What does volunteering mean - at least to me?
by Dan Polyack, Volunteer
Funny thing that I fell right into this one like a turnip off of a truck…as Rafa tricked me by compliment into writing an essay for SAR, “Dan, you write so well. I loved your write-up about Whiskey (my foster dog, not the drink).”
“Really?” I replied as I pondered all the grammatical errors, etc. However, my ego got the best of me, “Oh, thank you, Rafa, my pleasure.”
“Dan, you should write something else to put on the website. Maybe something about your experience about fostering or volunteering,” she continued as she pulled from her purse that tin box we all know so well. She craftily hand rolled that cigarette quicker than she could ask, “Is that something you wouldn’t mind doing?” Click of a lighter, puff, puff…“It would be so wonderful, Dan.”…cloud of smoke.
An expletive and a quick Homer Simpson “Doh!” raced through my mind at the thought of being so gullible. Then I just had to laugh at the next thought that occurred to me “….aaaah, the French and their cigarettes...a marriage that will never end in divorce…”
The next morning I started to think about this little project. I thought to myself, why did Rafa ask me to write about volunteering? How does she know that I have done volunteer work in the past in youth activities for around 20 years; we’ve never spoken about it…Then I thought about all that experience, what volunteering means to me. The two words that came up were surrender and reward. Surrender? Yes, surrender. Then I told myself, “Oh, the folks at SAR will think I’m nuts. I better google ‘volunteer’.”
‘Define volunteer,’ I ask the great and almighty Google. Result – a person that performs voluntary work. ‘Define voluntary work,’ I ponder. The enigmatic result – work done voluntarily. ‘Define voluntarily,’ I posit next. Result – in a voluntary manner.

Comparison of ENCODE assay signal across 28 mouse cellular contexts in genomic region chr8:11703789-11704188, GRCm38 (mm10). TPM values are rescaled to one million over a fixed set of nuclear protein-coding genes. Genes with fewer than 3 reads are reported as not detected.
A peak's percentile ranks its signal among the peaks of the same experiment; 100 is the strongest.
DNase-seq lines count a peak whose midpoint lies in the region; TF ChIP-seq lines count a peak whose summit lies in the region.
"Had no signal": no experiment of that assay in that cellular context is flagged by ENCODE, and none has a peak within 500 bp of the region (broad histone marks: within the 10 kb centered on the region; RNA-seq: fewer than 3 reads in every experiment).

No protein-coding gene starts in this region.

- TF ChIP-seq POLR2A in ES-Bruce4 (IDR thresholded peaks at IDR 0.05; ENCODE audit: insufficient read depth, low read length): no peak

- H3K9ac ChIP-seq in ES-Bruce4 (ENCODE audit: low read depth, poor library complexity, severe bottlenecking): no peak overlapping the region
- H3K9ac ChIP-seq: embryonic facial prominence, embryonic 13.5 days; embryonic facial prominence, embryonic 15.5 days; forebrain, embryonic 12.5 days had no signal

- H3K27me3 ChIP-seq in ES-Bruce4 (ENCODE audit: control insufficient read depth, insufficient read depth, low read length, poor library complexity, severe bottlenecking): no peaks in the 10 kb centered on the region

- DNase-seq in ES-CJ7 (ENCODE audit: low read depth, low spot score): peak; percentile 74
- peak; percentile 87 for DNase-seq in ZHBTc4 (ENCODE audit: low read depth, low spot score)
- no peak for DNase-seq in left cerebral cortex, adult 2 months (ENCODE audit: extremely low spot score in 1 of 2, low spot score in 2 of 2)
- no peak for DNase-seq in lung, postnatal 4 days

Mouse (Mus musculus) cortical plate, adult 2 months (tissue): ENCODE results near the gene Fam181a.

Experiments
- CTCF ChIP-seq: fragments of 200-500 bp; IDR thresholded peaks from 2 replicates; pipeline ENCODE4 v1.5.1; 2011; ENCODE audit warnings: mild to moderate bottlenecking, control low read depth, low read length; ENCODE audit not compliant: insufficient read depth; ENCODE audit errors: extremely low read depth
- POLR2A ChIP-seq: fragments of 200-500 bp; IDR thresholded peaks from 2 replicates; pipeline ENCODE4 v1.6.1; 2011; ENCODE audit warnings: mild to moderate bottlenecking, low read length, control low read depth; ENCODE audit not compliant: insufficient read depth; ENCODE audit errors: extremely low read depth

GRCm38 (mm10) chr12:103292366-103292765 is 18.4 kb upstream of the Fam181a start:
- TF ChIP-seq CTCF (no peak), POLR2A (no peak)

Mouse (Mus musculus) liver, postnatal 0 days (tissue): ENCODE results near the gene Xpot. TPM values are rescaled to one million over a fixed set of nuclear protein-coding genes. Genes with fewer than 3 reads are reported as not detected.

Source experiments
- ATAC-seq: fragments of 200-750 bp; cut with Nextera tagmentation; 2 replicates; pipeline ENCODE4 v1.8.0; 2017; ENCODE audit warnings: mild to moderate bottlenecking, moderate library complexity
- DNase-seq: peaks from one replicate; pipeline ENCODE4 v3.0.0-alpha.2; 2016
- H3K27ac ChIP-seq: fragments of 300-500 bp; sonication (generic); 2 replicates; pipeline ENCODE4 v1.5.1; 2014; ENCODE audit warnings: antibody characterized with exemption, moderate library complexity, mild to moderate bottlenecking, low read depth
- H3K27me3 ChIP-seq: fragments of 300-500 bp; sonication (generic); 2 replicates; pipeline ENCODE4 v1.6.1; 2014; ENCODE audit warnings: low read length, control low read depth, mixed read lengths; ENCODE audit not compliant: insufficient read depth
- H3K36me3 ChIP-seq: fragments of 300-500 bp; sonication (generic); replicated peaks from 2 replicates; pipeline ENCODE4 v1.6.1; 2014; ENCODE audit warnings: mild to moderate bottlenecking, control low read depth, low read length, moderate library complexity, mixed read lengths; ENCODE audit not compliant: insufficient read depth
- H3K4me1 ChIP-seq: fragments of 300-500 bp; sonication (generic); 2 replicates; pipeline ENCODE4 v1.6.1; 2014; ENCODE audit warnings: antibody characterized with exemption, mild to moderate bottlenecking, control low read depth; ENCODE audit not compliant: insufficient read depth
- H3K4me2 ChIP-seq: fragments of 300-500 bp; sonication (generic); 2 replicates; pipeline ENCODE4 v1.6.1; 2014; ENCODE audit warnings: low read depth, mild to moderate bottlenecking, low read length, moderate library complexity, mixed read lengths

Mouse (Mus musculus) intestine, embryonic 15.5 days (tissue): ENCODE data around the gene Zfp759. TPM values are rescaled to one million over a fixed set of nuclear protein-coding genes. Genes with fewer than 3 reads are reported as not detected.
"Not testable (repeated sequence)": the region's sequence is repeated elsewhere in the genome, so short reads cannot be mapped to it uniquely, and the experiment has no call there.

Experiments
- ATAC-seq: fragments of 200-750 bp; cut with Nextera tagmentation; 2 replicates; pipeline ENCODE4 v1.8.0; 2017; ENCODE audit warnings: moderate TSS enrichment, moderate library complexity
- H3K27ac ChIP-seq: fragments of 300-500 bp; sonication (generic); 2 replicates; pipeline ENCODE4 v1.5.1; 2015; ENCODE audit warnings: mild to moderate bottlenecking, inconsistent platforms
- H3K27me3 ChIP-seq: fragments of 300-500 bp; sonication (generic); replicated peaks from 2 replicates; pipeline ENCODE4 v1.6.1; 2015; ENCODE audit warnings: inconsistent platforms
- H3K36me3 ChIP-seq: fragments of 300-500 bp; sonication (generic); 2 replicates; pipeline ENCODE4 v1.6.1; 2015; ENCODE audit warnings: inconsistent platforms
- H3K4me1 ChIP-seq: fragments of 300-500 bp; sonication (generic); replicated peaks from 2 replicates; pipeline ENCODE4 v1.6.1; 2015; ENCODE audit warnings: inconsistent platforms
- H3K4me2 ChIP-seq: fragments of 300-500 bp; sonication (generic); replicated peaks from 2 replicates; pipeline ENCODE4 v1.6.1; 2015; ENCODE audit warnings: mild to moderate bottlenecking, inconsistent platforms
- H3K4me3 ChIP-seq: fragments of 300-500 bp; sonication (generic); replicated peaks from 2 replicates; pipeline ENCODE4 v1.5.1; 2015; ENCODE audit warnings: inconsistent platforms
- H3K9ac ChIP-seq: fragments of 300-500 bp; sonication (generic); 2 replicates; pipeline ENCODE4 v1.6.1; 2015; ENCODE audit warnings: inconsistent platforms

“Oh, your F*n kidding me, right?” I decide to go back to my two word definition – surrender and reward.
Why surrender? Well, for me, when I volunteer I have to surrender to the process. I can no longer be in control. I need to let my altruistic tendencies take over. I need to be selfless. During the process I put the object of my volunteering as a priority over my own desires. I surrender myself fully and embrace the experience. Usually, the surrender comes relatively easy to me. I let my desire to be altruistic exceed my own ego.
…and then comes the reward. Oh, it can be so very great! Even when the reward seems insignificant, it can be so very great. And some of the best rewards are the ones kept secret, that bring a smile to your face when the memory fleetingly crosses your mind all those years later. The memory of the joy you have given to someone in that one brief moment will be the reward that keeps bringing joy back to you and puts a smile on your face.
In the same spirit of the Native American tradition of the “give –away”, give away yourself, volunteer. If you surrender fully, you will be rewarded in smiles and ‘thank you’s.
To all the folks at SAR that never gave up on Whiskey (the dog, not quite sure about the Jack Daniel’s), “Thank you!”….and should you be talking with Rafa sometime in the future and you hear her use the word “asinine”, feel free to blame me.
I was telling her a story about my neighbors, and the word asinine kept coming up.
“Dan, is that really a word?” Rafa asks so seriously, a wisp of smoke escaping her lips. Her eyes become more intense as she looks at me through the lenses of her rhinestone studded, black framed glasses.
“Yes,” I reply. And then a strange thing happens, I think for some reason that perhaps I am not sitting on my patio telling stories, but in a café on the Champs Elysees. I wonder, ‘Does this happen to anyone else when they’re with Rafa?’
“What does it mean?” An eyebrow rises in sequence with a plume of that thick tobacco smoke.
“That you are being stupid, more or less, or…quite frankly, an ass.” I inform her.
“Oh, I love it! That’s a good one!” She chuckles. “I should write it down. How do you spell that?”
In the best tradition, and to fully capture the intended meaning of the word, I tell her, “Ass-o-nine.”
Whiskey and Monchis' father,